10 Examples of Holding People Accountable

Examples of Holding Someone Accountable

Holding people accountable is a critical part of being a manager. If you get people accountable, they will take advantage of you and your team. It can be extremely frustrating when someone drags the rest of the team down. So, what can you do about it? Telling someone they did something wrong or they are not meeting expectations is never easy. But if you don’t, people will not take responsibility for their work and behaviors.

What does it mean to hold someone accountable?

In most cases, when you hold someone accountable, you ask them to be responsible for specific actions and fulfill their commitments. You communicate what you need from them and make sure they understand what will happen if they don’t meet your expectations.

You are also telling them that you believe they can meet your expectations. Ultimately, it is about creating a culture where everyone is responsible for their actions and holds themselves and each other accountable.

Why is it important to hold others accountable?

It is essential to hold others accountable in the workplace because it creates an atmosphere of trust and respect. Holding people accountable ensures that everyone behaves consistently with the company’s values and goals.

Additionally, when people know that they will be held accountable for their actions, they will be more mindful and deliberate in their work.

Finally, accountability creates a sense of responsibility and ownership among team members, which can help foster a stronger team dynamic. This can lead to more productive and cohesive workplace culture.

What happens when there is no accountability?

Without accountability, people are more likely to act negligently or selfishly. When there is no one to answer to, some people may not take care of their responsibilities or follow through with their commitments. This can lead to problems in both personal and professional relationships.

In the workplace, for example, a lack of accountability can make employees not do their duties as required, and this causes a decrease in productivity.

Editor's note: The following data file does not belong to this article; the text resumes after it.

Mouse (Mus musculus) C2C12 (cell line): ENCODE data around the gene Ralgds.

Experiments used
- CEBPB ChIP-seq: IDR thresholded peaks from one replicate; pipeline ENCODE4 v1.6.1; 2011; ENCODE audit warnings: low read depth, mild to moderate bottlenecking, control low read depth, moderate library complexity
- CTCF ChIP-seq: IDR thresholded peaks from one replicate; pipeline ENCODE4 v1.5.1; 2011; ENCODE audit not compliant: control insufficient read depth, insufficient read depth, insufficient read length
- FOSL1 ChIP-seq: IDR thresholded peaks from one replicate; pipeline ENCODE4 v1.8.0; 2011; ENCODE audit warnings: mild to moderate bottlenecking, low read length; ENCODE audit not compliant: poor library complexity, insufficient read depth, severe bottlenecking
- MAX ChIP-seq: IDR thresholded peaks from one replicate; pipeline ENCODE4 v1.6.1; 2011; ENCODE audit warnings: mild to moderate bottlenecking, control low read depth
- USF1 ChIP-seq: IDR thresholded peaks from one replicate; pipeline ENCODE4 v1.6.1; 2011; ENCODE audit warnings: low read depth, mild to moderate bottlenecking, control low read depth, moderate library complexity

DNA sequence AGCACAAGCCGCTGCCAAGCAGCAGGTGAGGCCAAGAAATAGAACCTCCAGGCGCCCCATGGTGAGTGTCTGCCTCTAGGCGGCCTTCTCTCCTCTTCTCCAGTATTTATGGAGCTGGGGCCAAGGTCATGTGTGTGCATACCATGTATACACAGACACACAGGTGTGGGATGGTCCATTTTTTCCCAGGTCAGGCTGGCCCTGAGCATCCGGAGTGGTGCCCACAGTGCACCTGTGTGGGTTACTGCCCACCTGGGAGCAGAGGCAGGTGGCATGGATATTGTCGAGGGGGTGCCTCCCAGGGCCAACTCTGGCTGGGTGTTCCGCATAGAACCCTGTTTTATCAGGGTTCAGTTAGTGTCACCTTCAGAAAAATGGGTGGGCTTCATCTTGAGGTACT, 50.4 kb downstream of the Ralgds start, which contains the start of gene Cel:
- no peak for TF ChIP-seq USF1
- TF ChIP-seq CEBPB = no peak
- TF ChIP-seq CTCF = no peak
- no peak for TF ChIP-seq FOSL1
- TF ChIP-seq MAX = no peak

In personal relationships, it can breed mistrust and resentment. Ultimately, a lack of accountability can have negative consequences for everyone involved.

How to get someone to take accountability

There are times when holding someone accountable is not more challenging than other times. Still, some general guidelines can help make the process smoother: Here are 10 examples of holding someone accountable:

1. Give clear instructions

Always make your instructions clear and specific. Giving unclear instructions will cause people to interpret them differently than intended, and it can cause problems later down the line.

People often fail to meet expectations because there were no clear instructions from their boss in the first place.

Be specific about the action you want them to take, and make sure you understand what it will take for them to meet your expectations.

Your employees should know what you expect of them, so they don’t spend time guessing if they are doing something right or wrong.

2. Understand your workplace policies and procedures

You will have challenges holding people accountable for things not included in your workplace policies and their job description.

So, first make sure you understand the company policy well before holding someone accountable when they violate those boundaries.

For example, if it is company policy not to make personal calls on the job, you need to know wether your employees violated that policy before them accountable when they do. Make sure everyone understands what is and is not acceptable behavior in your company.

Read more: 11 Good Examples of Showing Initiative at Work

3. Express your concerns